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Children Need Direct Answers after Interparent Violence


The following is from the January 4, 2012, edition of GoodTherapy. SMU Psychology Professor Renee McDonald provided expertise for this story.

January 10, 2012

Over 15 million children live in homes in which intimate partner violence (IPV) occurs.

“A sizable proportion of these children experience significant mental-health problems, but many appear to experience only mild distress, especially those drawn from community samples,” said Renee McDonald of the Department of Psychology at Southern Methodist University.

“Parent– child communications about interparent conflict may represent another important dimension of parenting for children who have been exposed to IPV.”

Children who witness interparent conflict often express curiosity about the conflict. A number of mothers have reported that if asked, they would explain to their children about the conflict. However, to date, few studies have looked at that behavior to identify the influence it would have on the child’s adjustment.

“It seems plausible that mother– child communications about interparent conflict affect children’s understanding of the conflict, and theorists often point to the importance of children’s understanding of their parents’ conflict in influencing children’s adjustment,” said McDonald.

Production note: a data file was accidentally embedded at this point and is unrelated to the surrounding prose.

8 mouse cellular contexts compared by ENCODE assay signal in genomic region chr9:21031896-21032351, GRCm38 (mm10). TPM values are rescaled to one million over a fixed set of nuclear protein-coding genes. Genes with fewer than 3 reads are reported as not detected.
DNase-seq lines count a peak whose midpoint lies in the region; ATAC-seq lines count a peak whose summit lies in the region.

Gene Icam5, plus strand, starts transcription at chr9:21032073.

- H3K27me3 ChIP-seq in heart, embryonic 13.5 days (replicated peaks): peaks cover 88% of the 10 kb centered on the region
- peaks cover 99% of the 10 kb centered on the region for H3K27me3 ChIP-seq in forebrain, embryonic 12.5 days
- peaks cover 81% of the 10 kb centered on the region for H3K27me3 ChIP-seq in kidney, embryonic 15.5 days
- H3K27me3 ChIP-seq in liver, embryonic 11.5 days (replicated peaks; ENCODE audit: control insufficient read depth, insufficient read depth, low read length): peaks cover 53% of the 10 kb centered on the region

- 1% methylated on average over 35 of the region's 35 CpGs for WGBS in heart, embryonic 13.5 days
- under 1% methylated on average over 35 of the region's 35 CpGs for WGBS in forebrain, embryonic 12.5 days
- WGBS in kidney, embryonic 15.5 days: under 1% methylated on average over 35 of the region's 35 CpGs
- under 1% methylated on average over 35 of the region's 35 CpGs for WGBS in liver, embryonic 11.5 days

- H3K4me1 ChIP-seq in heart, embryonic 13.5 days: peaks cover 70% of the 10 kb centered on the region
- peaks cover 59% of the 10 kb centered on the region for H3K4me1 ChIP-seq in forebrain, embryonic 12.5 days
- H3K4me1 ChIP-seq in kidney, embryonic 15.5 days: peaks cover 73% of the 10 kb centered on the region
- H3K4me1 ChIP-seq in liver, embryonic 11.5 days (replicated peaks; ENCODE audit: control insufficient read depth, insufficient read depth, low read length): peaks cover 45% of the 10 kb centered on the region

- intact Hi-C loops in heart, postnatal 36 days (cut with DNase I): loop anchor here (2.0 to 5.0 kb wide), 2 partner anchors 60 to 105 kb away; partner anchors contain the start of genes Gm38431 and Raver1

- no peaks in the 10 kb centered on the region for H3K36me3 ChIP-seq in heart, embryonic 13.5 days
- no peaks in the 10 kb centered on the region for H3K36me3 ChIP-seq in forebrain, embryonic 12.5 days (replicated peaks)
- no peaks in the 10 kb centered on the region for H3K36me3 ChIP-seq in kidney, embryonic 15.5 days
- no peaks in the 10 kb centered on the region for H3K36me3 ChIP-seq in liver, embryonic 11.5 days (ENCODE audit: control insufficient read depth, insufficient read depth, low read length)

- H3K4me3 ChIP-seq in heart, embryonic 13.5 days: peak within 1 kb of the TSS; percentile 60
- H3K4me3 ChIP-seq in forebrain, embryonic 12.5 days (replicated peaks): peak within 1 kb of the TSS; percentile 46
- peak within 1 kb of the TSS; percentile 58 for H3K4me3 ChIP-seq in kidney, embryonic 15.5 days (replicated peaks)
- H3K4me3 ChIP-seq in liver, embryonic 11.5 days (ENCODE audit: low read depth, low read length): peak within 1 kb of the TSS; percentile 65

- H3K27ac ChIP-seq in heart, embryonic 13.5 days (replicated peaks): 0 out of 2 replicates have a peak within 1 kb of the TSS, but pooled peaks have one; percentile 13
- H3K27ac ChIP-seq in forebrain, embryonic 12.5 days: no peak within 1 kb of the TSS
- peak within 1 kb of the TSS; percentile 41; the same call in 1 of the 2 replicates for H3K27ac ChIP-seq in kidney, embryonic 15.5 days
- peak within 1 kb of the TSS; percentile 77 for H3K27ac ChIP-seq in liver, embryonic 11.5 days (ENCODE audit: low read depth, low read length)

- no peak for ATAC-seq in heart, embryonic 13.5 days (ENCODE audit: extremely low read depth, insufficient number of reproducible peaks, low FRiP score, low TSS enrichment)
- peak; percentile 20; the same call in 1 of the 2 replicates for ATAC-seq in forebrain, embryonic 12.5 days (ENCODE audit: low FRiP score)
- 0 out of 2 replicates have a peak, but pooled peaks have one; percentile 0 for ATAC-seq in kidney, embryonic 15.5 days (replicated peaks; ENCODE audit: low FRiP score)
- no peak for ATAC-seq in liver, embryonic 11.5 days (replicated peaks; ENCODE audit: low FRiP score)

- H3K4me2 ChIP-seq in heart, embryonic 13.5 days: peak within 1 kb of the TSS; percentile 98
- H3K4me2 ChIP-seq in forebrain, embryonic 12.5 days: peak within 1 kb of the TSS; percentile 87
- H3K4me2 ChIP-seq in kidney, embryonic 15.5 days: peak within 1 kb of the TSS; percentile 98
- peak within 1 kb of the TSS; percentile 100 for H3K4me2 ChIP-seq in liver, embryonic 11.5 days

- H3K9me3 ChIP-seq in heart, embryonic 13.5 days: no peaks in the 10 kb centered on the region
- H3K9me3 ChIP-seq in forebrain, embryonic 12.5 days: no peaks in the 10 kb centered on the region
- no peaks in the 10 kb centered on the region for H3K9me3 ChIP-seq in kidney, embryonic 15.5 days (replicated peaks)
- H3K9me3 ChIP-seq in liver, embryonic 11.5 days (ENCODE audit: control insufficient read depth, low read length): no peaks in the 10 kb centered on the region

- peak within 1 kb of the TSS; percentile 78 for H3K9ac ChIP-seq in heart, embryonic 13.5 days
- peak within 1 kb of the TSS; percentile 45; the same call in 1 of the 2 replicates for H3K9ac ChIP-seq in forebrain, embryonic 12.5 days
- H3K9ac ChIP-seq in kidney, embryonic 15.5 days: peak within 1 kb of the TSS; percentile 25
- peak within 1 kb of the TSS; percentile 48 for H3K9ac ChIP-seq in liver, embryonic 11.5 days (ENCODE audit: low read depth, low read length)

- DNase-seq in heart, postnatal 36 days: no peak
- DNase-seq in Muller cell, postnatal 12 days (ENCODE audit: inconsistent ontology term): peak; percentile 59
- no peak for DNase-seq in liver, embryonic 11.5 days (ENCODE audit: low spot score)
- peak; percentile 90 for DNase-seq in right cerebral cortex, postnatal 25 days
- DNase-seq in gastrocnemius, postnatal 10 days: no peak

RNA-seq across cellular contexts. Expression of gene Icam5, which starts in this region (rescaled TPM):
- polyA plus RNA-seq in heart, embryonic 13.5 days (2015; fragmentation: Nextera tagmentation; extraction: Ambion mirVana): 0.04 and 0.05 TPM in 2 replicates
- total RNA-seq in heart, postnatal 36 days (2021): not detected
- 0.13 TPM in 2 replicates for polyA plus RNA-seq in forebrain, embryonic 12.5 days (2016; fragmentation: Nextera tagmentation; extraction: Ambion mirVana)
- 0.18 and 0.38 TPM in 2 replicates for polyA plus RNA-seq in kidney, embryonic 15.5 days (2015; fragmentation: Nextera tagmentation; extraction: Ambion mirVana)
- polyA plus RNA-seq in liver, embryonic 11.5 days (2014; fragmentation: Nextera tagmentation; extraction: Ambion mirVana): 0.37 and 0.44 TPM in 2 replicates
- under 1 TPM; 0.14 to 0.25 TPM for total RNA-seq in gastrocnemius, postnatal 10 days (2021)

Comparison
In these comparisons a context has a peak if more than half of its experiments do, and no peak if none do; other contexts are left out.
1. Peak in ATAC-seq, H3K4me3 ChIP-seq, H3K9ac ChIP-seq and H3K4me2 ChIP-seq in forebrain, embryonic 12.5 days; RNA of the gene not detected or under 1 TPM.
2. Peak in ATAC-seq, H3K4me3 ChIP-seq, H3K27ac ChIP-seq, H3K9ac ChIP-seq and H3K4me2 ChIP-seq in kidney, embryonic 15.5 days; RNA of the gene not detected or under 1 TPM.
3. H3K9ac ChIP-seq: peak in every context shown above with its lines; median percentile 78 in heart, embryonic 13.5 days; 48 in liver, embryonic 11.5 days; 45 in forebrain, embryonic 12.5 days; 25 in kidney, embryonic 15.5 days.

McDonald interviewed 134 mothers who had recently experienced IPV. They assessed the mothers’ responses to their children’s questions, the level of maternal warmth and parent-child aggression twice over a period of six months.

“Mothers reported that the most common concern about the conflict expressed by children was why the parents were fighting (75% of children asked about this),” said McDonald. She found that overall, 43% of the mothers either dismissed or ignored the inquiries, 16% answered ambiguously and only 41% of the mothers responded directly to the concerns expressed by the children.

“As expected, children whose mothers more directly addressed the content of their children’s questions about interparent conflict had lower levels of externalizing and internalizing problems,” said McDonald. She added, “Clinically, this research might be interpreted to suggest that prevention and intervention efforts designed to alter parent– child interaction in families characterized by IPV may be enhanced by helping mothers more directly address their children’s questions about interparent conflict, rather than avoid, deflect, or dismiss them.”

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